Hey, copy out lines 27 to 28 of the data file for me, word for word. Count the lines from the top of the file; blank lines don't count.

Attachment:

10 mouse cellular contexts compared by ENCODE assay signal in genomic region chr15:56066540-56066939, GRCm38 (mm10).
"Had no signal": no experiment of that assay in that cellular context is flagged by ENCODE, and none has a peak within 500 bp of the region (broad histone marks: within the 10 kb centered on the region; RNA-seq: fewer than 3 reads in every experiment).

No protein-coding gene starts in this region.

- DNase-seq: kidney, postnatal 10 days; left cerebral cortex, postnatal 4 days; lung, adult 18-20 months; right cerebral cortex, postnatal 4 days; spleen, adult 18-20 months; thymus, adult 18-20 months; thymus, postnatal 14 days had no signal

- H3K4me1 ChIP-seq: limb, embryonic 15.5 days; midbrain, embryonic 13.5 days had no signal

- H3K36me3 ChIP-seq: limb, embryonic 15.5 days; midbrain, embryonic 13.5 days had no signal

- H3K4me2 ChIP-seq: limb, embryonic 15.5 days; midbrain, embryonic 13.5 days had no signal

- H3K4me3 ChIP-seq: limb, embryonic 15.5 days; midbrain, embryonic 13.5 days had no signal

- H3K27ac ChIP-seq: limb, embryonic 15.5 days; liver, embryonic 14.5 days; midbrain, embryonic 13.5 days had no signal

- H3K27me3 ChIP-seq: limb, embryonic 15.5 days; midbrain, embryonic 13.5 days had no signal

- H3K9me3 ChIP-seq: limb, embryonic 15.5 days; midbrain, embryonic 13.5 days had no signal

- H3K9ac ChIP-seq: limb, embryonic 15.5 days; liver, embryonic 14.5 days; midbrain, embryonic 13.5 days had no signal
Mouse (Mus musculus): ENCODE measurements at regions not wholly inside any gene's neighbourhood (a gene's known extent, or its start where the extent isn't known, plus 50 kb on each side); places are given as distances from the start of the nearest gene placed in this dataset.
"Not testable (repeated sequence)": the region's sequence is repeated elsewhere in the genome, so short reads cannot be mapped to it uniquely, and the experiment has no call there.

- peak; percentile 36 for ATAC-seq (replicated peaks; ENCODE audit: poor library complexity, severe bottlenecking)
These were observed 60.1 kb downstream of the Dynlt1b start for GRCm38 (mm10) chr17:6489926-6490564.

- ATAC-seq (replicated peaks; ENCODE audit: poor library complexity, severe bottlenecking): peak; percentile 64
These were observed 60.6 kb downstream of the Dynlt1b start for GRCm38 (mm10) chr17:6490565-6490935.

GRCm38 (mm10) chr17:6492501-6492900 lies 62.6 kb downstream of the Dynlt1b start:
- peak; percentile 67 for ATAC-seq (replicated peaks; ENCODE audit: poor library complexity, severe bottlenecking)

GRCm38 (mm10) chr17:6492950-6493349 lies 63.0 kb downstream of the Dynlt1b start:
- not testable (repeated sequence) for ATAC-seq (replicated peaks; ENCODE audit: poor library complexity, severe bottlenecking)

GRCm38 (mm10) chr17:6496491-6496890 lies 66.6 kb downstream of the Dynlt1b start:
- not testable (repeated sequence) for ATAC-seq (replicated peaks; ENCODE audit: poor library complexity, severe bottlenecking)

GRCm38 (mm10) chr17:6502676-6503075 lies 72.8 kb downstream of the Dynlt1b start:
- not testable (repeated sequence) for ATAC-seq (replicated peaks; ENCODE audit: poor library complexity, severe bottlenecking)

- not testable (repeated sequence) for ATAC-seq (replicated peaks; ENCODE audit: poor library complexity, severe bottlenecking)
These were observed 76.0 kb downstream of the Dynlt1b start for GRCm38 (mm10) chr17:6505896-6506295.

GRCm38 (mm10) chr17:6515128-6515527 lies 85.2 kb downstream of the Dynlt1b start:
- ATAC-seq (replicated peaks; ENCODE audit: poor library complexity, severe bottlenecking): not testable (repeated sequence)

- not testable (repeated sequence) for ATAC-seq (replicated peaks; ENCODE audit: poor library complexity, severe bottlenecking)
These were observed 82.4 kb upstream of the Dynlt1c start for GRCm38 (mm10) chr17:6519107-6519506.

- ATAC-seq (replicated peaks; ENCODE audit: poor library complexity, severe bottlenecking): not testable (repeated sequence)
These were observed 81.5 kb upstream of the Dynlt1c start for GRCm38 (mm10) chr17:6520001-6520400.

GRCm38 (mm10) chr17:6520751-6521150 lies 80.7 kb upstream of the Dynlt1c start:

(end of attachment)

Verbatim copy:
- not testable (repeated sequence) for ATAC-seq (replicated peaks; ENCODE audit: poor library complexity, severe bottlenecking)
These were observed 76.0 kb downstream of the Dynlt1b start for GRCm38 (mm10) chr17:6505896-6506295.